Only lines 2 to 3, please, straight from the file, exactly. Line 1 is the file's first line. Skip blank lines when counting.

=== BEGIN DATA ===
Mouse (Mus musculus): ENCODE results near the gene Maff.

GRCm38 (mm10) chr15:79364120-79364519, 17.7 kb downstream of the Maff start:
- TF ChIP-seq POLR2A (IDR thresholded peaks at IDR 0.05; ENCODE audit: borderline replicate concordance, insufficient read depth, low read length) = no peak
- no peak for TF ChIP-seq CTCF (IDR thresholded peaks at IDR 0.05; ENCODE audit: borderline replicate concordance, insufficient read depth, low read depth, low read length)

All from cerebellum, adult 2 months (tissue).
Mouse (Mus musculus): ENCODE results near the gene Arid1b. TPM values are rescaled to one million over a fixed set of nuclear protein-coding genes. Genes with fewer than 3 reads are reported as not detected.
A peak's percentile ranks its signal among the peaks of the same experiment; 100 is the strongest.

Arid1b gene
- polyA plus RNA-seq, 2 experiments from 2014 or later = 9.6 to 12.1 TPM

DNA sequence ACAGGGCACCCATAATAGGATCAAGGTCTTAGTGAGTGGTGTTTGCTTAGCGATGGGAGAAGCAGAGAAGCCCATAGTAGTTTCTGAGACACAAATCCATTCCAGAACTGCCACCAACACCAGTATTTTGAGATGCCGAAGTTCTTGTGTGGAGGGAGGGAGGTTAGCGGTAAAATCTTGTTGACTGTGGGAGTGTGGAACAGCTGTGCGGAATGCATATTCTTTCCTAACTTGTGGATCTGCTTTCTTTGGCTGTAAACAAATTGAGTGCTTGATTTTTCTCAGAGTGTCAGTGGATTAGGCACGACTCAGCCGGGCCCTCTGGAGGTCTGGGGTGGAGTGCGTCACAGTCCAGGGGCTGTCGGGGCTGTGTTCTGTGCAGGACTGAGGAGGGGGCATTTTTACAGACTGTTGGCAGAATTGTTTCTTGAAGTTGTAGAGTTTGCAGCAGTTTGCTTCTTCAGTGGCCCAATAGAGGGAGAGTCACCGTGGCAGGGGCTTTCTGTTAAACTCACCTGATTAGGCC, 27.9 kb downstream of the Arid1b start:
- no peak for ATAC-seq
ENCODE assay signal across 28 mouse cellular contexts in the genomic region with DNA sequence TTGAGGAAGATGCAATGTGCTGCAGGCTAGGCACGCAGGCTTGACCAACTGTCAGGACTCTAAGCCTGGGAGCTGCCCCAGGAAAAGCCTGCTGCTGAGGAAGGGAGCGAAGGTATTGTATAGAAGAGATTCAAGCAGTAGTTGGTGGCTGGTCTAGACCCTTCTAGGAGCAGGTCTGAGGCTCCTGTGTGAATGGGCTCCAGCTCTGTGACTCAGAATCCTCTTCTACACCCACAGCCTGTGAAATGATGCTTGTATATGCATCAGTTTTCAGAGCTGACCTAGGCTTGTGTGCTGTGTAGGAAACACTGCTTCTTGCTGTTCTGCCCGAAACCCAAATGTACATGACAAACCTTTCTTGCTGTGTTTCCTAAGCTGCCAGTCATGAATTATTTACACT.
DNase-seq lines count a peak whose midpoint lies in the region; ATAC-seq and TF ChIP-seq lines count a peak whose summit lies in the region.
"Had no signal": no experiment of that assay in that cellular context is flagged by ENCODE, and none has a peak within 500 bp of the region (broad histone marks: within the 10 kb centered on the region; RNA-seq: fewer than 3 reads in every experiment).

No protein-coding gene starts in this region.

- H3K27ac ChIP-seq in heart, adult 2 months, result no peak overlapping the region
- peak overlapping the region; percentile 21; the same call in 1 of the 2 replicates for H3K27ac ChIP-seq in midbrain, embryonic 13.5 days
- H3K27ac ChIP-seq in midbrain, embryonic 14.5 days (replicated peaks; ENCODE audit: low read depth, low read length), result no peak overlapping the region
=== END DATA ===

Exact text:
GRCm38 (mm10) chr15:79364120-79364519, 17.7 kb downstream of the Maff start:
- TF ChIP-seq POLR2A (IDR thresholded peaks at IDR 0.05; ENCODE audit: borderline replicate concordance, insufficient read depth, low read length) = no peak